Fix your life in a few short hours. And forget about showering

The next-door neighbour's wife is taking a shower in my bathroom. Her husband, until now the only friend I'd made since I moved to this neighbourhood, is slowly dying outside in a small, doorless outhouse I built around him when he went out to look at my swimming pool. I'm busy planning my next move on his wife when I realise I haven't been to the loo all day. Welcome to the world of The Sims, the biggest selling PC game ever, and as close to real life as a CD-ROM has ever got.

The next-door neighbour's wife is taking a shower in my bathroom. Her husband, until now the only friend I'd made since I moved to this neighbourhood, is slowly dying outside in a small, doorless outhouse I built around him when he went out to look at my swimming pool. I'm busy planning my next move on his wife when I realise I haven't been to the loo all day. Welcome to the world of The Sims, the biggest selling PC game ever, and as close to real life as a CD-ROM has ever got.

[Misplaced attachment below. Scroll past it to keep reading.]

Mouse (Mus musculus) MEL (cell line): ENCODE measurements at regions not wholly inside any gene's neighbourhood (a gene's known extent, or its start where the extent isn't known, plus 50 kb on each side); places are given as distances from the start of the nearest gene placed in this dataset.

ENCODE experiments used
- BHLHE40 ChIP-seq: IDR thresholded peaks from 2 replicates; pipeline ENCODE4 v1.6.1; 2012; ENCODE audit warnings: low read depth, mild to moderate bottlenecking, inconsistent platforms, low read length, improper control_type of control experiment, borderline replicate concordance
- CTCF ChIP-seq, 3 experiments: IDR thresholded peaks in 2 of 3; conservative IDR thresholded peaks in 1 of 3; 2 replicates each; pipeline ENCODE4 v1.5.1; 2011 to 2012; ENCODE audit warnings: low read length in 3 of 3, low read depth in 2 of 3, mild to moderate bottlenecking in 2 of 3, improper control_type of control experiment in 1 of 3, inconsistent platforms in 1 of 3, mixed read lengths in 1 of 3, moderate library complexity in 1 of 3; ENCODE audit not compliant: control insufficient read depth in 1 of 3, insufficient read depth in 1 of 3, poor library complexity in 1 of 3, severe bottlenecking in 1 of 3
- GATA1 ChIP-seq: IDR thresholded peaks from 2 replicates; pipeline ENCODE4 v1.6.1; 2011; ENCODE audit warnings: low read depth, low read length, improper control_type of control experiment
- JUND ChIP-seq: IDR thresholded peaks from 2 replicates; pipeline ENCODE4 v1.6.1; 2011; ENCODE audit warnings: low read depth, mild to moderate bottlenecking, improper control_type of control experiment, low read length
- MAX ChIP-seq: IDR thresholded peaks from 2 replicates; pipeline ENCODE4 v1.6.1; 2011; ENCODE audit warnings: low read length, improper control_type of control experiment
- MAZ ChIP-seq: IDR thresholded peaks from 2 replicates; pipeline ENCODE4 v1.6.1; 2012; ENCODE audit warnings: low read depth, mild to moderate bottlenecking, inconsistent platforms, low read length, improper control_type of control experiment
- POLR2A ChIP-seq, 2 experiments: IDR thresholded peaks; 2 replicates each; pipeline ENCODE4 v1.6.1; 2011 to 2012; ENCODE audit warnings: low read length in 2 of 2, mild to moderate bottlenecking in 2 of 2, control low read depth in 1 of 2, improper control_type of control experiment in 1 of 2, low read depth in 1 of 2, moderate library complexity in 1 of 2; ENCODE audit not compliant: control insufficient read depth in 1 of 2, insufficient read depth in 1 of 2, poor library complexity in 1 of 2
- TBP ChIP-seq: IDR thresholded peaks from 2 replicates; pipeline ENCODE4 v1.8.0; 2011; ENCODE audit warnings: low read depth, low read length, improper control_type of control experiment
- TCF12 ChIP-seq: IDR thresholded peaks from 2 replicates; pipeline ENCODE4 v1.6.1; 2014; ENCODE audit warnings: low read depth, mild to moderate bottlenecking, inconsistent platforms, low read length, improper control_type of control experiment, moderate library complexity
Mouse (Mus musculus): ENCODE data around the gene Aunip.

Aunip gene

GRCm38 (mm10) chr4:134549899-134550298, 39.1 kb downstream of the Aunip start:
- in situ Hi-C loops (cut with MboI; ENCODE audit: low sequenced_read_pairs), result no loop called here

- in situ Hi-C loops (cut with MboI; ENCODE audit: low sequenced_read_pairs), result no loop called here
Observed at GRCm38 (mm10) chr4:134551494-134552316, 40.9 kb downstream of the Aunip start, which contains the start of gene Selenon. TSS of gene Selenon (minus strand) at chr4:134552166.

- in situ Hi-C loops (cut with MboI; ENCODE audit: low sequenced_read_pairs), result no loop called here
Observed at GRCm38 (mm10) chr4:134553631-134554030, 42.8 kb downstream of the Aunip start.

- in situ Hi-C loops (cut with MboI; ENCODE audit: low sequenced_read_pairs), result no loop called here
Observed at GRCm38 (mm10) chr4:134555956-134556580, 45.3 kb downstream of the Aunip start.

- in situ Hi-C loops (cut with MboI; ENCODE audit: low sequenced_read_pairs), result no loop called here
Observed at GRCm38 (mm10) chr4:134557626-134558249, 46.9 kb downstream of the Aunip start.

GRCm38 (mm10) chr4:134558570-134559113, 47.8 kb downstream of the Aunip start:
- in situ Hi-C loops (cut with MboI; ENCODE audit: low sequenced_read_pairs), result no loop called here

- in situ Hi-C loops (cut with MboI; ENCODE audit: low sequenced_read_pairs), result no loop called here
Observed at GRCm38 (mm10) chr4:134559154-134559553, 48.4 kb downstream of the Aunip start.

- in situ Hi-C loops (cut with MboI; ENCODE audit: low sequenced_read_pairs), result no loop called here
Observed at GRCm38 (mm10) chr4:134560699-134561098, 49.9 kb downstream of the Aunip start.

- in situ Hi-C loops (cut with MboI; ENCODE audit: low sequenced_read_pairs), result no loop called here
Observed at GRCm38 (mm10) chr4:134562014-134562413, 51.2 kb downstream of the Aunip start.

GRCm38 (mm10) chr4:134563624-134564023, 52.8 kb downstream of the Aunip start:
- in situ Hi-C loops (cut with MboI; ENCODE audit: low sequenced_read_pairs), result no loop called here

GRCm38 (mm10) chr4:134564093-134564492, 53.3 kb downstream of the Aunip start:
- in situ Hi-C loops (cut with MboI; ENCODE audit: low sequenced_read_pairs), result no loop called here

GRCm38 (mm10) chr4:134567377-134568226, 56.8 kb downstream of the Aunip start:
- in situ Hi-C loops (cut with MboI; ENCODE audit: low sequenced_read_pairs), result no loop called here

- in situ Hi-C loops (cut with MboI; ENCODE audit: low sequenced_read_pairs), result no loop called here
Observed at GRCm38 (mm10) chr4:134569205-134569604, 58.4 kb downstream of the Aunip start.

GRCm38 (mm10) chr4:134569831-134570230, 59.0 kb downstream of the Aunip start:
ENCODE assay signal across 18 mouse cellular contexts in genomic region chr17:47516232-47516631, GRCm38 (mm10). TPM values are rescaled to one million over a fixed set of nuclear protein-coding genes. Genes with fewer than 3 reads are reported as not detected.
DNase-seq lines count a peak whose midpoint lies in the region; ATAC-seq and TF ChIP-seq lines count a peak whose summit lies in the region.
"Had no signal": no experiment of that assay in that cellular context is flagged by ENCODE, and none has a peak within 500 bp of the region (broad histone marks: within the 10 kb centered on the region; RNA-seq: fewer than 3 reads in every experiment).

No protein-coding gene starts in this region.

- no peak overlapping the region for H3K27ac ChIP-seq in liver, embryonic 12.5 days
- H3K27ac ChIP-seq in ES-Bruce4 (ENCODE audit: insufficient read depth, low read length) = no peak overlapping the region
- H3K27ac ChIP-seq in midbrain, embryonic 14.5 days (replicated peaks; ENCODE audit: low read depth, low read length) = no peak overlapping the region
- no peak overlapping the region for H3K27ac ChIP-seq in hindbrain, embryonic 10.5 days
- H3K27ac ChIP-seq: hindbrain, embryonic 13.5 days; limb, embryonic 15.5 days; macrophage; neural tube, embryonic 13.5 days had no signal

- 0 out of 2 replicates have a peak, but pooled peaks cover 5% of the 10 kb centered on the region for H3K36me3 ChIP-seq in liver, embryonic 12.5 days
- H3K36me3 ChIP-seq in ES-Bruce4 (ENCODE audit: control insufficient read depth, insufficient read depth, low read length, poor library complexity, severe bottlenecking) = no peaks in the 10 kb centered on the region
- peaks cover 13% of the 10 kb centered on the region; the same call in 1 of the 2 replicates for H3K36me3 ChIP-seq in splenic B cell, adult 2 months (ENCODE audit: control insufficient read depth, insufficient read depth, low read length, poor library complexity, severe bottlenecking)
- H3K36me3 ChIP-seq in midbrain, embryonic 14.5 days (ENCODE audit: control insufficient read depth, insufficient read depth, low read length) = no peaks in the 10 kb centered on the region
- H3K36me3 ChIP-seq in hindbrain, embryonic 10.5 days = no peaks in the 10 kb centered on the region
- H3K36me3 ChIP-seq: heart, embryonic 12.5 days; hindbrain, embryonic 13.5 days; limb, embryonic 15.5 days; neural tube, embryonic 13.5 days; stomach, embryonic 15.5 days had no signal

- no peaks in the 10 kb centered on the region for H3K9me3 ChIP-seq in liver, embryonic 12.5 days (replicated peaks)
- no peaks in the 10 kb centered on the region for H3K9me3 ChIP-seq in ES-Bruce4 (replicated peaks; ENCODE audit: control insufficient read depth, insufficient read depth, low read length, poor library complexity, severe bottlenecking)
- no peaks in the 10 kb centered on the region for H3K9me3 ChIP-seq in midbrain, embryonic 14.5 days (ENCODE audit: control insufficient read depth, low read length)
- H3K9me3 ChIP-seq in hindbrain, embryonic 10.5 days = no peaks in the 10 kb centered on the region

The Sims was a revolution in two ways. It dispensed with the usual megalomania of people-management games. And it broke beyond the confines of the stereotypical PC gamer to reach an audience who'd rather play interactive EastEnders than interactive Star Wars.

The premise is simple: take control of a person or family, find them a job, find them a lover, and tell them when to wash up. Most importantly, make them money so they can buy nice things: the outdoor swimming pool and, most disturbingly, their own PC, on which they'll sit for hours playing a game that looks distressingly like The Sims itself. Once Sims addiction has you, you'll spend more time feeding your digital avatars than you will your own grumbling stomach. Taking a shower yourself is not even an option.

The normality is what makes it so addictive: you can achieve in an hour what you've been striving to do for maybe a decade. We laugh at simple things that might just happen to us, like forgetting to go to the toilet, or getting slapped for flirting too much with a neighbour. You'll find most Sims owners have had at least one family named after their own. They've directed their own lives in the course they've always wanted to, and taken great delight in puppeteering their peers into embarrassing situations. The Sims is soap opera, The Sims is Big Brother, and it's done for PC games what a million rocket launchers, warriors and wizards could never do.

Alec Meer is a writer on PC Format magazine

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